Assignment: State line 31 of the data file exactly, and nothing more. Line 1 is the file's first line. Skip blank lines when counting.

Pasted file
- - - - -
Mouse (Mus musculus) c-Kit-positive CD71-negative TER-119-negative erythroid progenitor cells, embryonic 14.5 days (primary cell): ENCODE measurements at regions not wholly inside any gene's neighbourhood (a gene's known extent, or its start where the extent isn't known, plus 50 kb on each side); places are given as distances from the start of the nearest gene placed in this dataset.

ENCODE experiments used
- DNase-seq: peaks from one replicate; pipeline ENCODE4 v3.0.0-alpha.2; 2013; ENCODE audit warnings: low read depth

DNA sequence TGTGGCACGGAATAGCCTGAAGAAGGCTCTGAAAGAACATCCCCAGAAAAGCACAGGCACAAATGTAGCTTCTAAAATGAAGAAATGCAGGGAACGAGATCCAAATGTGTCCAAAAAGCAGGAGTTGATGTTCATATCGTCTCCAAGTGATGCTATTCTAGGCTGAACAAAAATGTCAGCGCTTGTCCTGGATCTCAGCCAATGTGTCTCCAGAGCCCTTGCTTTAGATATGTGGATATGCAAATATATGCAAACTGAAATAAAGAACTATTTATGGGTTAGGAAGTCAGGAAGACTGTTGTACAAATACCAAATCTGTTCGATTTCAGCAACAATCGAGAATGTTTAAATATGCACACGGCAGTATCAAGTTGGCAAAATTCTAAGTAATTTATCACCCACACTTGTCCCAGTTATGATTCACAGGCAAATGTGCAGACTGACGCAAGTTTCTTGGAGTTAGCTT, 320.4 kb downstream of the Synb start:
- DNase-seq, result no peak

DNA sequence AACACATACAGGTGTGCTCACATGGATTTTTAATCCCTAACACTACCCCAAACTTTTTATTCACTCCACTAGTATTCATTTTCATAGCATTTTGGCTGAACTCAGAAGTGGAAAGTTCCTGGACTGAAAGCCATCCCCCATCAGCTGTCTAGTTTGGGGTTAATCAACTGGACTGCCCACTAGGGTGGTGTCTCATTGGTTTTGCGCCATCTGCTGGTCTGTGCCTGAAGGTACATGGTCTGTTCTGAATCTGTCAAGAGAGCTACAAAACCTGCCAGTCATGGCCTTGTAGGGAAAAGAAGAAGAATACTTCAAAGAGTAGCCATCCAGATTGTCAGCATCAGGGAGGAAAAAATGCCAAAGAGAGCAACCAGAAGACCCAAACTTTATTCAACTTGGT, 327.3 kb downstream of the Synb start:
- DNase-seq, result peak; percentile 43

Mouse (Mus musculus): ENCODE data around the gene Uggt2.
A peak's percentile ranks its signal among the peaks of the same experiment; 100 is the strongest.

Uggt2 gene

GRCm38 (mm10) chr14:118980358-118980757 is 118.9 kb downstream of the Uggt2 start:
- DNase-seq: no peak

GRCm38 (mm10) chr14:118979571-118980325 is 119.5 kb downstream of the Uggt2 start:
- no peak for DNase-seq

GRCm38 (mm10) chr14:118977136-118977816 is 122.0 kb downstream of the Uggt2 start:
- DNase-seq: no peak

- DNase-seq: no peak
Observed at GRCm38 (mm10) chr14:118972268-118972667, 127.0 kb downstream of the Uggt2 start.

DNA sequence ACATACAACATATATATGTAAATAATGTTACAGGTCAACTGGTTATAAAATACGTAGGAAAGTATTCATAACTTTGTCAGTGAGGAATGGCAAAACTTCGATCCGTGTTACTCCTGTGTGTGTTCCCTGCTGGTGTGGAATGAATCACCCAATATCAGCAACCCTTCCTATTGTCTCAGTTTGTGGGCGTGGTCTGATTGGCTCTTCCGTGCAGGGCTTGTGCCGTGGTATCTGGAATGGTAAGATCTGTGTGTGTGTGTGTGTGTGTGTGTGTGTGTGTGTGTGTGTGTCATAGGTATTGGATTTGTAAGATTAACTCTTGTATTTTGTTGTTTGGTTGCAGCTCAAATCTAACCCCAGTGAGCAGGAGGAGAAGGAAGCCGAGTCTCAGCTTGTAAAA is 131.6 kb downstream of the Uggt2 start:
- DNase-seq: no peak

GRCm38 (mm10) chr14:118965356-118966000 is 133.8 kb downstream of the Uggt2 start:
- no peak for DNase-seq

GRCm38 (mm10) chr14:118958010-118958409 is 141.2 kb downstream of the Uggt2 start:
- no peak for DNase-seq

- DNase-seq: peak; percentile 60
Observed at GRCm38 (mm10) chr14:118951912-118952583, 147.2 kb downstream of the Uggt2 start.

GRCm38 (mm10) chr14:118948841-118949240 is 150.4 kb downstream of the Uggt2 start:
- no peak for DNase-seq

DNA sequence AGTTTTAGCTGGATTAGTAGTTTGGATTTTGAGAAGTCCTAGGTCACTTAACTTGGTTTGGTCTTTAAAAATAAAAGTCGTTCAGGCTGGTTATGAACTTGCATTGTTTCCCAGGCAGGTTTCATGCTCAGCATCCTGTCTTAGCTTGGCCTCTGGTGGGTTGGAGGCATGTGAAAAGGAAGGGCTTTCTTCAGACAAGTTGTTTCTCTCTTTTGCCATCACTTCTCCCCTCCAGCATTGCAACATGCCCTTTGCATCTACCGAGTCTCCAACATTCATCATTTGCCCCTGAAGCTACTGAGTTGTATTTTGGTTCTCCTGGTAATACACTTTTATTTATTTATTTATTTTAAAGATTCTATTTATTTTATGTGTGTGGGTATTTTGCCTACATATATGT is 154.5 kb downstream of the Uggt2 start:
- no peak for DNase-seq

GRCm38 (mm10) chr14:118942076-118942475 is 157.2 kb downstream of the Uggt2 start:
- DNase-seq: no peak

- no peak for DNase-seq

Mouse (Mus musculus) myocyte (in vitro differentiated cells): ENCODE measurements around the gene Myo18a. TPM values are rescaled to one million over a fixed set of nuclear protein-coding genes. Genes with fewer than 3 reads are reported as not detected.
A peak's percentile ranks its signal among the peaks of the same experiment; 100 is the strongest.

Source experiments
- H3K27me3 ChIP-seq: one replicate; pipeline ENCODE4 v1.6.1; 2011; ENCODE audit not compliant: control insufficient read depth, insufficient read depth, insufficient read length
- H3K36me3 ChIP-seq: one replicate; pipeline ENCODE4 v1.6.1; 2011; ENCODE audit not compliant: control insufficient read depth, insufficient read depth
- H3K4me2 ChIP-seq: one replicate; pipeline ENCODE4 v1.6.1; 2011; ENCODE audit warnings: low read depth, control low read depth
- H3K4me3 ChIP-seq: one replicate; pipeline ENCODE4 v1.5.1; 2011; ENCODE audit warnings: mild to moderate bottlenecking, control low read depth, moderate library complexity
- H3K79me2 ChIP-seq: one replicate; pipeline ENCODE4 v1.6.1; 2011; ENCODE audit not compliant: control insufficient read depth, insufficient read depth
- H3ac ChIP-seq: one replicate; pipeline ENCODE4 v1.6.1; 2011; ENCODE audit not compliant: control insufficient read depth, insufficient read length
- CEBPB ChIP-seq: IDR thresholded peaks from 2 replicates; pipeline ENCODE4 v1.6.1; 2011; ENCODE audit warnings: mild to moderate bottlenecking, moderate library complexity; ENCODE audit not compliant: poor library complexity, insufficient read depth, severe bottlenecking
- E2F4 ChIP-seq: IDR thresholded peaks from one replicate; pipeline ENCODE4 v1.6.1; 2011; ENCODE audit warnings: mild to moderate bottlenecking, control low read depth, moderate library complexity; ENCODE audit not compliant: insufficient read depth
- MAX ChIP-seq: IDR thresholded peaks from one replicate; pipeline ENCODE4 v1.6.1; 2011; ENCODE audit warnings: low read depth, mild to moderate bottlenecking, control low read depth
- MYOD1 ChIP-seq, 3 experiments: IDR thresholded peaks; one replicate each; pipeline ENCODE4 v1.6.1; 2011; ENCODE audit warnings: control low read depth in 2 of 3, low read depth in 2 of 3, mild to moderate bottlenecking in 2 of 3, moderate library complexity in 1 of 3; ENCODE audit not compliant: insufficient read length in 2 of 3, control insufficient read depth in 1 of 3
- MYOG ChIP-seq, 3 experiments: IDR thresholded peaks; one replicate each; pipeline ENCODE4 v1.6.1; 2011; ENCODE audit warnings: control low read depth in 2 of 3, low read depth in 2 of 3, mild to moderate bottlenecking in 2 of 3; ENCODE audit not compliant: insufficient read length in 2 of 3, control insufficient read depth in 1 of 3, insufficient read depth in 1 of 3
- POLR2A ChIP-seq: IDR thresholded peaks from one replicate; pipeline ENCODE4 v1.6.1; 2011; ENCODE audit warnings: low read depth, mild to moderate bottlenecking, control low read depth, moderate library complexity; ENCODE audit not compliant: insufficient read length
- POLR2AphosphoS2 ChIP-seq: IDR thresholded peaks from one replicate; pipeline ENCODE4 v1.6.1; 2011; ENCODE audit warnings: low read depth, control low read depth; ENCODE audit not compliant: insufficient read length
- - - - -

GRCm38 (mm10) chr14:118942076-118942475 is 157.2 kb downstream of the Uggt2 start: